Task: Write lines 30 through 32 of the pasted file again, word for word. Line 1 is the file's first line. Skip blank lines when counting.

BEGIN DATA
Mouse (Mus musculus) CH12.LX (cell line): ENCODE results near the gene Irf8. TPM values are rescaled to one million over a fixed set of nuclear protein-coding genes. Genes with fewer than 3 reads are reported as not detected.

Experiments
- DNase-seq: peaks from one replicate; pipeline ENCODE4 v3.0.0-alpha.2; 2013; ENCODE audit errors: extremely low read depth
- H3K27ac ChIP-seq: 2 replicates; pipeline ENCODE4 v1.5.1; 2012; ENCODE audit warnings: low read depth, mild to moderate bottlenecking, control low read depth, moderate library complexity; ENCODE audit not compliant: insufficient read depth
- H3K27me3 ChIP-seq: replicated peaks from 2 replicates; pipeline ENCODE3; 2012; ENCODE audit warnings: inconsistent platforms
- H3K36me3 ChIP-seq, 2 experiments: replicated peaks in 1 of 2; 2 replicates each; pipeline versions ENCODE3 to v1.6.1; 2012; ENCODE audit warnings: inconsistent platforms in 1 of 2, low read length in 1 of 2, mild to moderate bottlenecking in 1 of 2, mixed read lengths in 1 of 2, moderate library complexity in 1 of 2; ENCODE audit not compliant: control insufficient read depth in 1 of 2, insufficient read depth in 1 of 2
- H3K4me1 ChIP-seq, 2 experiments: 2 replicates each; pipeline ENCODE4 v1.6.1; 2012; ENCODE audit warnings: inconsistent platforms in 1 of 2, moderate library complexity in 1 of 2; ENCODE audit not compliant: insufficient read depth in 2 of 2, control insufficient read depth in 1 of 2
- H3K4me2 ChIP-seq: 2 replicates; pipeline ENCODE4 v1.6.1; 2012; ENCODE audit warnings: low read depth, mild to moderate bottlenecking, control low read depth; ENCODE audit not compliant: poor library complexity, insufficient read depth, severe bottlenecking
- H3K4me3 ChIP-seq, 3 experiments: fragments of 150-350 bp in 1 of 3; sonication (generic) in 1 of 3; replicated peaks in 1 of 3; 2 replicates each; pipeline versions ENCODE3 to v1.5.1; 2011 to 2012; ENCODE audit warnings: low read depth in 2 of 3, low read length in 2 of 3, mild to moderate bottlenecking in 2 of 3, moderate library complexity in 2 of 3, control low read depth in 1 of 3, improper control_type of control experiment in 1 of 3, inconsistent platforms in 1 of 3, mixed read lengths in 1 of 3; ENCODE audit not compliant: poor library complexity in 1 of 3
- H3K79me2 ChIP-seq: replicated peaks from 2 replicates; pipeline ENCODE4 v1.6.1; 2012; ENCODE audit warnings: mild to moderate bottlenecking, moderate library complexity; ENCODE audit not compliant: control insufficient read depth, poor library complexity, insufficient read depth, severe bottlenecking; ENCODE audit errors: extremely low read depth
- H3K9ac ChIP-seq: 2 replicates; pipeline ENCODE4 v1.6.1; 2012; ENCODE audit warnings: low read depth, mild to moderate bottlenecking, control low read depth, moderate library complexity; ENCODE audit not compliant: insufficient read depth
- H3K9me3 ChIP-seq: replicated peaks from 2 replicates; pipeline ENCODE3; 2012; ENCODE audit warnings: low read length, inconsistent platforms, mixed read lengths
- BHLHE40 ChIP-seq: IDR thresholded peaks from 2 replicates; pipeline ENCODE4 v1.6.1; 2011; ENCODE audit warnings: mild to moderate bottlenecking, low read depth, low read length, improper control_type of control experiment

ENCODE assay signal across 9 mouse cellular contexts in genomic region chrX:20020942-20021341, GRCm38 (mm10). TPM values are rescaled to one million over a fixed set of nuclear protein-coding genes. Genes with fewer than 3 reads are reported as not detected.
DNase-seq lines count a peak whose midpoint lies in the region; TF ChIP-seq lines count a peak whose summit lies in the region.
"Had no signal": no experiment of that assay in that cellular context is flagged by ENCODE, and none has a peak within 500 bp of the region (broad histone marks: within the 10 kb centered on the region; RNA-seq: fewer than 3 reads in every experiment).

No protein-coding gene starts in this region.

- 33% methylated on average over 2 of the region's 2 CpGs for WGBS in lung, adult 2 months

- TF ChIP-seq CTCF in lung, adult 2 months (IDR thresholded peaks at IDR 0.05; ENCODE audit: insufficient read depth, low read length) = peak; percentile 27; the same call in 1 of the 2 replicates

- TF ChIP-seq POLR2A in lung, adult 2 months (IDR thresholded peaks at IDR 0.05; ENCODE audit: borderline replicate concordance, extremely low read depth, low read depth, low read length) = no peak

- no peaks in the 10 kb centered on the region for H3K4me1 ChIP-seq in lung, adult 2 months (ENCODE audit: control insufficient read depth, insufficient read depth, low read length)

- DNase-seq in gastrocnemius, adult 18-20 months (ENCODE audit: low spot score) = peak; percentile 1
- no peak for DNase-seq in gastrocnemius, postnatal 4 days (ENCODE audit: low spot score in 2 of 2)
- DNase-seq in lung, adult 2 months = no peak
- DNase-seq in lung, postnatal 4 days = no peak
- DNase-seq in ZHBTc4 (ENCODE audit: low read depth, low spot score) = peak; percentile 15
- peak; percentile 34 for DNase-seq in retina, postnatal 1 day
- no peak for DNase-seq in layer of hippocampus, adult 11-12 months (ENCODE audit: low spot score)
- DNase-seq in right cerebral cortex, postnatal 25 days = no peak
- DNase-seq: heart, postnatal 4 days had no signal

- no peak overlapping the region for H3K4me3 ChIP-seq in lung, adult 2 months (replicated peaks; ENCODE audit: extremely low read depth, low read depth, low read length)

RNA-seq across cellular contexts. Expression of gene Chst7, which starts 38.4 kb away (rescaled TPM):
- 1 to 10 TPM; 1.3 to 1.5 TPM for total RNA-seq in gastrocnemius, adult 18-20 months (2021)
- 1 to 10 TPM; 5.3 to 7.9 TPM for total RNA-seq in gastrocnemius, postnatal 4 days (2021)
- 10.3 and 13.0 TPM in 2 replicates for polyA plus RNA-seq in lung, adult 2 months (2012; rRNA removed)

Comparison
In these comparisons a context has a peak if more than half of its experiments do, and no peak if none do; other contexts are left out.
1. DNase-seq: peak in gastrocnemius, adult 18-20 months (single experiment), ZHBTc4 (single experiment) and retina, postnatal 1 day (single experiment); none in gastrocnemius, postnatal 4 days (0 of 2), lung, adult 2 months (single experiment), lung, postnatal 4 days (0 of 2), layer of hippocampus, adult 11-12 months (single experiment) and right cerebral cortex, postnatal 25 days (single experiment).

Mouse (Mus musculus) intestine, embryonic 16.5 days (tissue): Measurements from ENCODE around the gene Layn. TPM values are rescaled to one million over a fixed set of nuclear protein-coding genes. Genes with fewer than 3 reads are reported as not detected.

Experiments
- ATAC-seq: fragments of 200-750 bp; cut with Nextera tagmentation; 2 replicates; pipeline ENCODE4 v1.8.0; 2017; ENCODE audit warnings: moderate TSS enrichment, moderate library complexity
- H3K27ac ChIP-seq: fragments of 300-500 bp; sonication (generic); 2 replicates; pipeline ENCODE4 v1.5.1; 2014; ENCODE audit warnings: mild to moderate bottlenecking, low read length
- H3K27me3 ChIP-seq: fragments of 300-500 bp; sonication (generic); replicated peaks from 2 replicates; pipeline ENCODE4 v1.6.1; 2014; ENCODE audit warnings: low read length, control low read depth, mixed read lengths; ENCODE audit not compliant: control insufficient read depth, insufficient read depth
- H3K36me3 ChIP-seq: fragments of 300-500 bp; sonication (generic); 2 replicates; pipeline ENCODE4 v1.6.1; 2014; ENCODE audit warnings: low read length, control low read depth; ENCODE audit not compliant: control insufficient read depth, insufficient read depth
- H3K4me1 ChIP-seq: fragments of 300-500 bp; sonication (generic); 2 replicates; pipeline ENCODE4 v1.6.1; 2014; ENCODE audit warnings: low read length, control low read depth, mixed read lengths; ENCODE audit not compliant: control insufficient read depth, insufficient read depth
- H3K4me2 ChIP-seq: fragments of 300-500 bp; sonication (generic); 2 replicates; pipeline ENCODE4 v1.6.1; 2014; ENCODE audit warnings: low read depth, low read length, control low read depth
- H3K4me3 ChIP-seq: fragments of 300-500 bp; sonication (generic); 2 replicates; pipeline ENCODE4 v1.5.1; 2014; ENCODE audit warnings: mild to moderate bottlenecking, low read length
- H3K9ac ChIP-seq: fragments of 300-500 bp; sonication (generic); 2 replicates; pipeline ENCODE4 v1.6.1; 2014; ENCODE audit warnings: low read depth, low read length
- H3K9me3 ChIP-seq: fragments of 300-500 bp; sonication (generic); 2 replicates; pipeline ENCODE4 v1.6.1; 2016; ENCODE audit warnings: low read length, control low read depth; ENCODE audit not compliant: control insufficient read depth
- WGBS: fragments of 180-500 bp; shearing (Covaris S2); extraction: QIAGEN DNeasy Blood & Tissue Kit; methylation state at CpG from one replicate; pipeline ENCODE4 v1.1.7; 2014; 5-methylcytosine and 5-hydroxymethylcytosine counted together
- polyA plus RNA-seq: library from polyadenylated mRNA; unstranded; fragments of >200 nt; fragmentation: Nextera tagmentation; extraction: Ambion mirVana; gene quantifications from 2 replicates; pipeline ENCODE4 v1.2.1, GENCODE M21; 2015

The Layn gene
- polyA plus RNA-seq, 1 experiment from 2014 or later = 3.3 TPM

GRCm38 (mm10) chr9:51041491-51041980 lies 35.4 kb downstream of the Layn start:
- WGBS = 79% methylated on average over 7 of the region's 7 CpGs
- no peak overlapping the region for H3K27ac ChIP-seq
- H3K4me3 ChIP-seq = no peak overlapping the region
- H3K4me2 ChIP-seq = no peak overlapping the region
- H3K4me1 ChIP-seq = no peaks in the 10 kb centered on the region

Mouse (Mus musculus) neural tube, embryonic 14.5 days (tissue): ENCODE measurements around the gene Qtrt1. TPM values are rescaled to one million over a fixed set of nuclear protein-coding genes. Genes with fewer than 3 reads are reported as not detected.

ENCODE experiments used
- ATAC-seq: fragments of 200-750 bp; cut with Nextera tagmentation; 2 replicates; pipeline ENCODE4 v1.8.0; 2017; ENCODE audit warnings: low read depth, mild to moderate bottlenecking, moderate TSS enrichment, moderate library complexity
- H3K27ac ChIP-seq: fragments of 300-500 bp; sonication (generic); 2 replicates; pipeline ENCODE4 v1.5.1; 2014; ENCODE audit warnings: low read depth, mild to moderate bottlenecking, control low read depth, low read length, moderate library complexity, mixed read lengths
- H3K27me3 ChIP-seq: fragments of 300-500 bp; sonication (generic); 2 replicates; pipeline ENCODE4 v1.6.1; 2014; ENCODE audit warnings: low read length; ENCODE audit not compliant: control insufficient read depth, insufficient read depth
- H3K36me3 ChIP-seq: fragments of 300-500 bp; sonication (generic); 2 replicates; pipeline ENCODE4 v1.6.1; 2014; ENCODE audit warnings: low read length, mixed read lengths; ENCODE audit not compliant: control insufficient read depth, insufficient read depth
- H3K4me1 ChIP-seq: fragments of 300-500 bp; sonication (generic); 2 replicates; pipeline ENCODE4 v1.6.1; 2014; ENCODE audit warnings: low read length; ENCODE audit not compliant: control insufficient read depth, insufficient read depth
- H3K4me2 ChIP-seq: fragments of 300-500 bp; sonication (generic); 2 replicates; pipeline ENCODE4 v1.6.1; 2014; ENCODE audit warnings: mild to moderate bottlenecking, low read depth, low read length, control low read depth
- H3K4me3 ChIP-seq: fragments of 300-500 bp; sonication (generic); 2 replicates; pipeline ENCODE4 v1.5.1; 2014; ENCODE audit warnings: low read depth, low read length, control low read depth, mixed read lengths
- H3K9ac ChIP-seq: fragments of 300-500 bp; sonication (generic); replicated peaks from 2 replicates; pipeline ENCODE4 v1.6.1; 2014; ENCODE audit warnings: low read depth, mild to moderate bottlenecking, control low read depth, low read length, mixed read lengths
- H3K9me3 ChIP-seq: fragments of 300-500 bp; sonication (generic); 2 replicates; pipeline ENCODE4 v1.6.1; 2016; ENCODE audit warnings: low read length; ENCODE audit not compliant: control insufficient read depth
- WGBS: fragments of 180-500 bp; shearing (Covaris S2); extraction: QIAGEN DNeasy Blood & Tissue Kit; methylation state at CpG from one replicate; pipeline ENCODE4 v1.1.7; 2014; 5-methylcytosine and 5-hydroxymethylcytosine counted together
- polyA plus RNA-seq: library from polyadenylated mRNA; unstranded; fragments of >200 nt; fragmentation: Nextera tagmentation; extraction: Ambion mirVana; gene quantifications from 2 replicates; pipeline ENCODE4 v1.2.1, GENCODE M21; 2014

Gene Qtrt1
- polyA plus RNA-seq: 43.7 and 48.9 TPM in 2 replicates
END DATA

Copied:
- DNase-seq: heart, postnatal 4 days had no signal

- no peak overlapping the region for H3K4me3 ChIP-seq in lung, adult 2 months (replicated peaks; ENCODE audit: extremely low read depth, low read depth, low read length)

RNA-seq across cellular contexts. Expression of gene Chst7, which starts 38.4 kb away (rescaled TPM):